Cost Utility Analysis of Costal Cartilage Autografts and Human Cadaveric Allografts in Rhinoplasty

Nicole C. Starr, Liza Creel, Christopher Harryman, Nikita Gupta

Research output: Contribution to journalArticlepeer-review

9 Scopus citations


Background: Human cadaveric allograft (HCA) and costal cartilage autograft (CCA) have been described for reconstruction during rhinoplasty. Neither are ideal due to infection, resorption, and donor site morbidity. The clear superiority of 1 graft over the other has not yet been demonstrated. This study assesses comparative costs associated with current grafting materials to better explore the cost ceiling for a theoretical tissue engineered implant. Materials and methods: A cost utility analysis was performed. Initial procedure costs include physician fees (CPT 30420), hospital outpatient prospective payments, ambulatory surgical center payments, and fees for the following: rib graft (CPT 20910), hospital observation, and DRG (155) for inpatient admission. Additional costs for revision procedure, included the following fees: physician (CPT 30345), rib graft, hospital outpatient prospective payment, and ambulatory surgical center payments. Total costs under each scenario were calculated with and without the revision procedure. Comparison of total costs for each potential outcome to the estimated health utility value allowed for comparison across rhinoplasty subgroups. Results: The mean cost of primary outpatient rhinoplasty using HCA and CCA were $8075 and $8342 respectively. Revision outpatient rhinoplasty averaged $7447 and increased to $8228 if costal cartilage harvest was required. Hospital admission increased the cost of primary rhinoplasty with CCA to $8609 for observational admission and to $13653 for 1 day inpatient admission. Revision CCA rhinoplasty with an inpatient admission complicated by pneumothorax increased costs to $21 099. Conclusion: Cost of rhinoplasty without hospitalization was similar between HCA and CCA and this cost represents the lower limit of a practical cost for an engineered graft. Considering complications such as need for revision or for admission after CCA due to surgical morbidity, the upper limit of cost for an engineered implant would approximately double.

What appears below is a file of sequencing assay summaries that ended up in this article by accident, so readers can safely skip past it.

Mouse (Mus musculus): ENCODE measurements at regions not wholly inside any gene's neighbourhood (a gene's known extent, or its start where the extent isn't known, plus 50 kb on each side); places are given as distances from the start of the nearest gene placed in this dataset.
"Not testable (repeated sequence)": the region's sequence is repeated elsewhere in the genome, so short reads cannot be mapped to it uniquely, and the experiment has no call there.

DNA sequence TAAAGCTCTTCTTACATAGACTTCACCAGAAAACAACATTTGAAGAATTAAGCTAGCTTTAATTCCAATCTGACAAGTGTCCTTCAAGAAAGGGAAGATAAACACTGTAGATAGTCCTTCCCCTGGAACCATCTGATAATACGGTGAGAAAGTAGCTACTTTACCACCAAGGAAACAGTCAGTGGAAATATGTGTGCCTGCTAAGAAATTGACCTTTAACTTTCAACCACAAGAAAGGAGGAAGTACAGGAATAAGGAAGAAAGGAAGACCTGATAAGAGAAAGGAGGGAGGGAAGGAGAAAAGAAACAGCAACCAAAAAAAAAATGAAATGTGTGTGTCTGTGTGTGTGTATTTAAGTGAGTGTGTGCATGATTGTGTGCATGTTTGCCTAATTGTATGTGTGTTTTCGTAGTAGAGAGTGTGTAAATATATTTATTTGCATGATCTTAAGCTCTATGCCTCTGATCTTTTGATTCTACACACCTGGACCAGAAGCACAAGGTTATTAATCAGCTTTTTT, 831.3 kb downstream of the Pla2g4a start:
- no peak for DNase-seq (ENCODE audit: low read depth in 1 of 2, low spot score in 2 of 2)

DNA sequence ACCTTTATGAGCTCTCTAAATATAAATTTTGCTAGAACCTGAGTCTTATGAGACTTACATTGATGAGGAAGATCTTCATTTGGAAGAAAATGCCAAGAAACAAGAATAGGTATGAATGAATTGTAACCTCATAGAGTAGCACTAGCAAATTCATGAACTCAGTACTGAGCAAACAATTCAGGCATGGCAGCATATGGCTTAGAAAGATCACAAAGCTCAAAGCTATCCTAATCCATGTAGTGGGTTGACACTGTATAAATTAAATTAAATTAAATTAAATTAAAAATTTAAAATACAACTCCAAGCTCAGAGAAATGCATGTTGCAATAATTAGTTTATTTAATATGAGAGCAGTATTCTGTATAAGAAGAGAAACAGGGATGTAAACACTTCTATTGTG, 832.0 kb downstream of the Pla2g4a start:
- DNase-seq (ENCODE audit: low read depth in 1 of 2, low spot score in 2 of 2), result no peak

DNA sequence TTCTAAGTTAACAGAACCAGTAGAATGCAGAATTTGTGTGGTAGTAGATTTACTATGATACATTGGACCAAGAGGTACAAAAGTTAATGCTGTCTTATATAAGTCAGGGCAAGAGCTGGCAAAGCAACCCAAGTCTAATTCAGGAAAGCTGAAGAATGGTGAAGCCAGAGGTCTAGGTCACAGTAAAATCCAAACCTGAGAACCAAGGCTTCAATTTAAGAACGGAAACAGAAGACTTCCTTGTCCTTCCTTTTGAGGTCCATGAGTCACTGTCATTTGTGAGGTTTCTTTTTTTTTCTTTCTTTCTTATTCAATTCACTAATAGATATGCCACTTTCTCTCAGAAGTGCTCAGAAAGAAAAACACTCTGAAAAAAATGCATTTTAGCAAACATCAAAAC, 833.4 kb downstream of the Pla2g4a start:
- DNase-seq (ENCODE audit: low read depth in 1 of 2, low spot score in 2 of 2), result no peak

Original languageEnglish
Pages (from-to)1123-1129
Number of pages7
JournalAnnals of Otology, Rhinology and Laryngology
Issue number10
StatePublished - Oct 2022

Bibliographical note

Publisher Copyright:
© The Author(s) 2021.


  • cartilage
  • complex nasal reconstruction
  • facial plastic and reconstructive surgery
  • facial plastic surgery
  • miscellaneous
  • nasal contouring surgery
  • otolaryngology
  • rhinoplasty

ASJC Scopus subject areas

  • Otorhinolaryngology


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